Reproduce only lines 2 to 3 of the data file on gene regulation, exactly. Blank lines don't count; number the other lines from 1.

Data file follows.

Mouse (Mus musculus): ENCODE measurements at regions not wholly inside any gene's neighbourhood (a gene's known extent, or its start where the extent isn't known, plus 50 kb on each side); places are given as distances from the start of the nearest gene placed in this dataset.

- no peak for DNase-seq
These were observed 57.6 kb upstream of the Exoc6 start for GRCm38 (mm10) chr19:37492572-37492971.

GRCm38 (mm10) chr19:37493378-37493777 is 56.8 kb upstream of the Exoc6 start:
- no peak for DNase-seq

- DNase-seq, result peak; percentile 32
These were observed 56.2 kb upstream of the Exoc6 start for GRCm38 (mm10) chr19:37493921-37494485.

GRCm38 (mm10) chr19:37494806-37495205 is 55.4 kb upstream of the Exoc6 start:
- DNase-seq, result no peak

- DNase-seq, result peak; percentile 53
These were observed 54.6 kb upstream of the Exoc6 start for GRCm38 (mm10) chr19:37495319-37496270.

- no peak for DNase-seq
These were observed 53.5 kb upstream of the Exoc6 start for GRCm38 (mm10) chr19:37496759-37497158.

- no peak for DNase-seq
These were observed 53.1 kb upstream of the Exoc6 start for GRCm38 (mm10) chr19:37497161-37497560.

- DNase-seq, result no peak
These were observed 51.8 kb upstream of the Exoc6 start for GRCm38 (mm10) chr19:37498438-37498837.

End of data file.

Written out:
- no peak for DNase-seq
These were observed 57.6 kb upstream of the Exoc6 start for GRCm38 (mm10) chr19:37492572-37492971.